U.S. consumer confidence edged up at a less-than-expected rate in May, although a brightening outlook for jobs and the economy offset concerns about rising oil prices and unrest in Iraq.

The Conference Board said its index of consumer confidence rose to 93.2 in May from a revised 93.0 in April. Analysts anticipated a reading of 93.5.

"The recent upturn in the present situation index is being spurred by strong employment gains in March and April," said Lynn Franco, director of the Board's consumer research center. "This has made consumers more positive about short-term prospects in the months ahead. The pick-up in the job market is offsetting the impact of rising gas prices and escalating tensions overseas."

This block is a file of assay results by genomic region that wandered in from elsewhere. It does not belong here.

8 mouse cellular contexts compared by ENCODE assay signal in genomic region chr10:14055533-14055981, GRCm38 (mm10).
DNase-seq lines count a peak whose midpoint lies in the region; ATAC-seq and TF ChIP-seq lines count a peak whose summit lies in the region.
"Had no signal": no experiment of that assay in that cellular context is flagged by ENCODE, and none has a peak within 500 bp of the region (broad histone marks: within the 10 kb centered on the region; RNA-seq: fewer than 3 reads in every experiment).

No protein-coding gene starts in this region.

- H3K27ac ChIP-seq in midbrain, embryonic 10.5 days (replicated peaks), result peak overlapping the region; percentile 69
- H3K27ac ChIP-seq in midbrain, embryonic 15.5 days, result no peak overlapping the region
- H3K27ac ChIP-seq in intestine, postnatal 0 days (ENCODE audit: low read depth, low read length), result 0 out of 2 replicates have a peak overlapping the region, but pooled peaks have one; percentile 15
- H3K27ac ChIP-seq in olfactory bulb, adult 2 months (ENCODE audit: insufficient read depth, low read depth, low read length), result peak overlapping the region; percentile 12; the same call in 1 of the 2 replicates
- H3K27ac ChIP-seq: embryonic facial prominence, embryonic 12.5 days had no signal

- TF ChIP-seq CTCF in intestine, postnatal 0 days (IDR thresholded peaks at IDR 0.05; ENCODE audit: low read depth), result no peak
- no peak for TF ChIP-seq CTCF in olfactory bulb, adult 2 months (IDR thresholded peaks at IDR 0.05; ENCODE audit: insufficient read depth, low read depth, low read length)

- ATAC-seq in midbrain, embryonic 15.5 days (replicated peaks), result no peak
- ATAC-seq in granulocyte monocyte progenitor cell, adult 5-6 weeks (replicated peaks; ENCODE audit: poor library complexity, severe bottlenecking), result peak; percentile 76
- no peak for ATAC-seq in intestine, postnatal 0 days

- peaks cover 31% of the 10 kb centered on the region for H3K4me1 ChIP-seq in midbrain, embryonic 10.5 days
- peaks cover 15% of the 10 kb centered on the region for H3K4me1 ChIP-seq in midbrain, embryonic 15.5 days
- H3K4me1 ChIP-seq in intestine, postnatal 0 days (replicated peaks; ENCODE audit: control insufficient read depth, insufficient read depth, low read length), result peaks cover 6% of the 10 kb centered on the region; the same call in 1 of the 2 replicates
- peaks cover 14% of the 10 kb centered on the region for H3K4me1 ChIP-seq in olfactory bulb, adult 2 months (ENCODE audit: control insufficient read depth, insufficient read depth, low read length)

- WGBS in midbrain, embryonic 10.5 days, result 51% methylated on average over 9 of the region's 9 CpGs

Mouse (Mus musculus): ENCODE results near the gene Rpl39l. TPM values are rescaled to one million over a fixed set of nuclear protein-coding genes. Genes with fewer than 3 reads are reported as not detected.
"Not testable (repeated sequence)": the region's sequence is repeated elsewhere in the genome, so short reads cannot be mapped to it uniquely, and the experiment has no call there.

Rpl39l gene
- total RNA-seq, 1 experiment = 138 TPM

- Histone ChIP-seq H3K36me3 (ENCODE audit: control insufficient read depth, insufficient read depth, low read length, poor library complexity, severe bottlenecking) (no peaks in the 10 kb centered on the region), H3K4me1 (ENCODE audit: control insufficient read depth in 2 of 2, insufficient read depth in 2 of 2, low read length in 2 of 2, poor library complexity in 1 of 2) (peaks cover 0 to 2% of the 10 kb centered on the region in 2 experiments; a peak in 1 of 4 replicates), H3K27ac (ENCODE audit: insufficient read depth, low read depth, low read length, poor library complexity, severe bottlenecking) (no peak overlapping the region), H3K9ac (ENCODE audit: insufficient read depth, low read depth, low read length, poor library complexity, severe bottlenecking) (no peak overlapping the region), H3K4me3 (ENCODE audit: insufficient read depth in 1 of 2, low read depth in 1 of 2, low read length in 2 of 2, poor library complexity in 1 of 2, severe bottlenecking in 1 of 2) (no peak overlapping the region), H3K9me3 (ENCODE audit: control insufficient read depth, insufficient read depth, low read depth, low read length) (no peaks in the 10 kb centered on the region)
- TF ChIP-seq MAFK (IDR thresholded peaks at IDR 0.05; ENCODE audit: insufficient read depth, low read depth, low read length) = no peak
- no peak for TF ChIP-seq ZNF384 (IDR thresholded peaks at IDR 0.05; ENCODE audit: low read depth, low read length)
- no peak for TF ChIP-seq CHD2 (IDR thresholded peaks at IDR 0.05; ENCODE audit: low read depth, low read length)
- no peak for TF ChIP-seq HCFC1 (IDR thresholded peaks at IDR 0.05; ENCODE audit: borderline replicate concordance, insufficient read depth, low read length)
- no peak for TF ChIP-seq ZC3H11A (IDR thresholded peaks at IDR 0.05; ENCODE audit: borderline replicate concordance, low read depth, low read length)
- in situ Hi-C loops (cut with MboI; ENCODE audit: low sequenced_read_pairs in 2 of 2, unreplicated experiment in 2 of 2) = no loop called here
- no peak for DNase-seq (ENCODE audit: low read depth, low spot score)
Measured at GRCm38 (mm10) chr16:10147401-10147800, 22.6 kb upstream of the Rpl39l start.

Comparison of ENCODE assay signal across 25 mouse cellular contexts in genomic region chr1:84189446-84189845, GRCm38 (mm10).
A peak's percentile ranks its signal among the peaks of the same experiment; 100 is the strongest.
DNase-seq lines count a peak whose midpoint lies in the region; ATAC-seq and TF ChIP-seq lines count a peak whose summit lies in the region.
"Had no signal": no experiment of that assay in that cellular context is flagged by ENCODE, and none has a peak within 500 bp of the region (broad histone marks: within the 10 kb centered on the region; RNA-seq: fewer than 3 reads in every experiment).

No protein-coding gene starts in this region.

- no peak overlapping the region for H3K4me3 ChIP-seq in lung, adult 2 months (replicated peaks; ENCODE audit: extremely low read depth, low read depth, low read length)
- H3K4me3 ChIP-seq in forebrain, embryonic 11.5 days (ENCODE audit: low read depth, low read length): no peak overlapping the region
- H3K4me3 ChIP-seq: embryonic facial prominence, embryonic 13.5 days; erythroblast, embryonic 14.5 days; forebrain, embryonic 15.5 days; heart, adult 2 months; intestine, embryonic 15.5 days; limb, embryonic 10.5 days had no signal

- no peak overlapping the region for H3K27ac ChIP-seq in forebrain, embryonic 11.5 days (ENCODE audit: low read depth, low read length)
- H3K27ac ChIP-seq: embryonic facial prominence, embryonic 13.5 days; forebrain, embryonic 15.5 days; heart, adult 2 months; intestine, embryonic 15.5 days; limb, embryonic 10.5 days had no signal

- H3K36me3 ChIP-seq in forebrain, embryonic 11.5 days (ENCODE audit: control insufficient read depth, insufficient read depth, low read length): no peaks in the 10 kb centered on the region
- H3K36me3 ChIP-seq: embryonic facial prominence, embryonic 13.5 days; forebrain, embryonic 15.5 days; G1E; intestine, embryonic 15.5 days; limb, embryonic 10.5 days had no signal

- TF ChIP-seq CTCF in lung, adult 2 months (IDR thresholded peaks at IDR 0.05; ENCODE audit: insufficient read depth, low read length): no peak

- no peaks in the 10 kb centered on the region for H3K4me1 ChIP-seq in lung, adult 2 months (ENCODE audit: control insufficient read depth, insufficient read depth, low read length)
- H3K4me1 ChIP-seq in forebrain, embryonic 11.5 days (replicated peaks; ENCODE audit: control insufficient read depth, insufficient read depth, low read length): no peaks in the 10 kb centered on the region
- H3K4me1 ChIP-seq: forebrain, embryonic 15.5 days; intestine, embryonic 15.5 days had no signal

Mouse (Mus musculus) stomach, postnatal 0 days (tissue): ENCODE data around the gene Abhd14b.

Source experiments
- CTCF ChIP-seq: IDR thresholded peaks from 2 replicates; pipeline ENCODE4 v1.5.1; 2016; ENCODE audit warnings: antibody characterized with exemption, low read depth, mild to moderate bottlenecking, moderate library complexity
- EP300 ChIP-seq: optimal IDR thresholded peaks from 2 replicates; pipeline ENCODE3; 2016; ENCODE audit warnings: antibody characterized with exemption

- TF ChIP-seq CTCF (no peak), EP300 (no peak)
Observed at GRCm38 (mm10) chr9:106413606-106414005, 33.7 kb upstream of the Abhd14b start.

Record high oil prices have fueled concern that inflation could take off sharply as the cost of gasoline rises and consequently inhibit U.S. economic growth. Some economists had feared that the scandal over prisoner abuse at the hands of U.S. soldiers in Iraq and the subsequent backlash could weigh on confidence, but this turned out not to be the case.